Howard brings the knowledge gained from over 30 years of racing to the next generation of drivers, mentoring them on what to do – and what not to do – as the voice of experience.

“I do think that’s what differentiates us from some of the other teams. I can pass on that knowledge. There’s no promises that what happened to me will happen for one of our drivers today, but this is the only place I see it happening at all and that makes it the best place to be.”

Howard was still pursuing his own driving career when he made the decision to form Jay Howard Driver Development in 2012. The decision came from a desire to coach young drivers, to assist their development and to pass along his knowledge. Having begun coaching while still on the karting level, Howard decided to formalize his vision of what parents needed in the way of support as they helped their sons and daughters move up the racing ladder. To the top, if possible.

“Karting and cars are so close as a sport but two totally different worlds. It’s a tricky transition. I decided to start a karting program, then take kids into cars and make it a smooth transition in terms of continuity and guidance. You only get one shot at this and I hate for people to make a wrong decision and hurt their careers. My long-term goal, in an ideal world, would be to take someone from 4 or 5 years old into IndyCar in-house. That’s my grand plan, so we’ll see!”

Sam Schmidt continues to be a part of Howard’s program, continuing in a mentoring role as his program grows. Howard hopes that maybe someday, the hoped-for IndyCar team might take shape in association with Schmidt.

“Sam is an inspiration on a day-to-day basis –  to everyone he comes in contact with. He remains a part of everything I do and his mentorship is much appreciated. I help him however I can; I am very appreciative of what he has done for me. I would never have had a career if it wasn’t for him believing in me; it’s a long time friendship. I love what he’s built and there’s much to be learned from what he’s done, and who knows if maybe one day, our internal ladder leads to Sam’s program. It’s one of many possibilities.”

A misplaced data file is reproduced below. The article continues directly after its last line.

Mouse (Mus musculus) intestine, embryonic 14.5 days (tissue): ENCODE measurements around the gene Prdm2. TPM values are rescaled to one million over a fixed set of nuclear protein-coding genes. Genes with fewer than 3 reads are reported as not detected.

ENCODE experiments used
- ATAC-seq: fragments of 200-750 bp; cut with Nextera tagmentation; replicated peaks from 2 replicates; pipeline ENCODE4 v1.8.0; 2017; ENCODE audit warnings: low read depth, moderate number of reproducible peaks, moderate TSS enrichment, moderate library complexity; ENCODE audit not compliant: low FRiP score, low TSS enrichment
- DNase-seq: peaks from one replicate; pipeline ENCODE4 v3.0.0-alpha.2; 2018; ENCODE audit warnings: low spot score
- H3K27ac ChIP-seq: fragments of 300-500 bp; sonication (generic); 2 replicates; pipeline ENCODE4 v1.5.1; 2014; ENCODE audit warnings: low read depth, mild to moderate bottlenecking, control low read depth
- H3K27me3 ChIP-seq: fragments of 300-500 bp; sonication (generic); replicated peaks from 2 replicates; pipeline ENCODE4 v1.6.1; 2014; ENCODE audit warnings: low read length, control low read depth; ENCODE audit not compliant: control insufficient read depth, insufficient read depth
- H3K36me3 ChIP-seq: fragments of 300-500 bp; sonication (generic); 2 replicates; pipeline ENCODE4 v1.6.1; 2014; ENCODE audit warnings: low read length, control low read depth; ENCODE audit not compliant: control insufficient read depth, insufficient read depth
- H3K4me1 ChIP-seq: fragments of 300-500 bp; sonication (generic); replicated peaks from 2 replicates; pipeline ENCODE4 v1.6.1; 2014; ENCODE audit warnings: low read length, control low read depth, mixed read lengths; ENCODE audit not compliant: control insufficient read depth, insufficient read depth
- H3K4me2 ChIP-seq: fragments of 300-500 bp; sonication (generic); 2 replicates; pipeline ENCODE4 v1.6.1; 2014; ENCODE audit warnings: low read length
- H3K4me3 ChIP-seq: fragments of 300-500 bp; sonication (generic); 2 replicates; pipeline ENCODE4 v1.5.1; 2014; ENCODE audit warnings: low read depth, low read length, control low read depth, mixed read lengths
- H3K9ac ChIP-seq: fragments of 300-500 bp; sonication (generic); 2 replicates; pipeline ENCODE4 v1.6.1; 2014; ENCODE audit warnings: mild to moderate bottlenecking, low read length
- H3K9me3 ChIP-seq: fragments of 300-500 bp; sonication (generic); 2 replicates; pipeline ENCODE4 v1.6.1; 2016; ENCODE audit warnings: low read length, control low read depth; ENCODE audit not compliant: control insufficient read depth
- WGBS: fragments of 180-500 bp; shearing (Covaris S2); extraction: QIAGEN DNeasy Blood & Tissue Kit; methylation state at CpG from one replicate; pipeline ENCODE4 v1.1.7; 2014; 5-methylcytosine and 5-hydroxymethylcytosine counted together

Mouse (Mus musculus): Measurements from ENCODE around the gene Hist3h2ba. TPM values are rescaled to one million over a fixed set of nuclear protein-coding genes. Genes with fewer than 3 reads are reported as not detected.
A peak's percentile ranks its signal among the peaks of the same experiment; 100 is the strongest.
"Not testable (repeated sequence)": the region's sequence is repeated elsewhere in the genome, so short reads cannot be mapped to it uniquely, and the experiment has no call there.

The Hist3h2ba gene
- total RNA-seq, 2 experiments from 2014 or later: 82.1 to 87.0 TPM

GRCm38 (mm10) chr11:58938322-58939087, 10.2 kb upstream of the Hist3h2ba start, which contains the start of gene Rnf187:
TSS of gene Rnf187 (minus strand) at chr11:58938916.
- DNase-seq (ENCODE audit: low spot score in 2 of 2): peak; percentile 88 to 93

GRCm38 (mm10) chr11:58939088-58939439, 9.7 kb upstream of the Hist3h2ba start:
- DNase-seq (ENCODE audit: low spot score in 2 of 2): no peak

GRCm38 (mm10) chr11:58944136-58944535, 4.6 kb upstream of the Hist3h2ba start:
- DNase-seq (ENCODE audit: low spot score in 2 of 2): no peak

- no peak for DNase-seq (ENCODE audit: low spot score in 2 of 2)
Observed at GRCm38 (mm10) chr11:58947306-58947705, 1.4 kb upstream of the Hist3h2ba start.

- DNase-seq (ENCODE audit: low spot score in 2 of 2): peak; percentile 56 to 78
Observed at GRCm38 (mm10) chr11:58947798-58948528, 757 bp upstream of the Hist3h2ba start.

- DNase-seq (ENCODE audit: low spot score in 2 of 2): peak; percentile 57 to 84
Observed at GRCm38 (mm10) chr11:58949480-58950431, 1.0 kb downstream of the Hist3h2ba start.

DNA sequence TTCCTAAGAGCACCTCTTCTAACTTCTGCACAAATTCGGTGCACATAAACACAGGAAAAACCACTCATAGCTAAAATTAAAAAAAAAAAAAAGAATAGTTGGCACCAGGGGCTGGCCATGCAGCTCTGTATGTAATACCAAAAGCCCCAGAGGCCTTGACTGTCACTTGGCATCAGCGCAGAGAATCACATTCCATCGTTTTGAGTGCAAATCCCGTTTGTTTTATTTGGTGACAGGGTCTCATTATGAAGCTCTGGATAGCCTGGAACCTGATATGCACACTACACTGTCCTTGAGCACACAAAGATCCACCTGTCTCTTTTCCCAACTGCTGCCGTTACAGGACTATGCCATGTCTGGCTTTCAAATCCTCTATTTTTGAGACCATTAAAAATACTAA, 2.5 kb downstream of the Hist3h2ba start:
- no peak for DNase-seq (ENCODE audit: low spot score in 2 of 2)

Howard has announced young Louisiana native Christian Bogle to what is expected to be a three-car effort in USF2000 this season, with the team planning extensive testing from now until the season opener in St. Petersburg, Fla. Howard has plenty of expectations for the season, with confidence tempered by the understanding of the magnitude of the endeavor.

“Honestly, I’m not sure what to expect. I expect to be fast and I expect the drivers to do a good job, and I expect to be as prepared as we possibility can. We’ve worked hard this off season to make sure we are. I’m confident in the drivers we have lined up and all the faith in the world in the team. I expect to win – there’s nothing easy about racing and there are some very established teams in the series, but I feel that the people we have, the drivers we have, and the effort that’s been put in – I don’t see why we can’t win, and be title contenders. I’m not into the ‘learning year’ idea, I believe in hard work and getting the job done.”

The immediate future is the primary focus for Howard and the team, but as Howard says, there are always two goals at any given time: the immediate and the long-term. The immediate goal is to be ready for St. Pete and to be competitive, but the long-term goal is a bit loftier.

“When I started on the ladder, I had a dream of going all the way through and into IndyCar. That was the long-term dream, but my focus was on the task at hand. It’s the same now, short-term plans versus long-term goals. I love helping drivers, even if it means a driver moves outside my program if it’s best for them, and I’ll help and guide them. But maybe one day we’ll have every step of the ladder, and that would be pretty amazing.”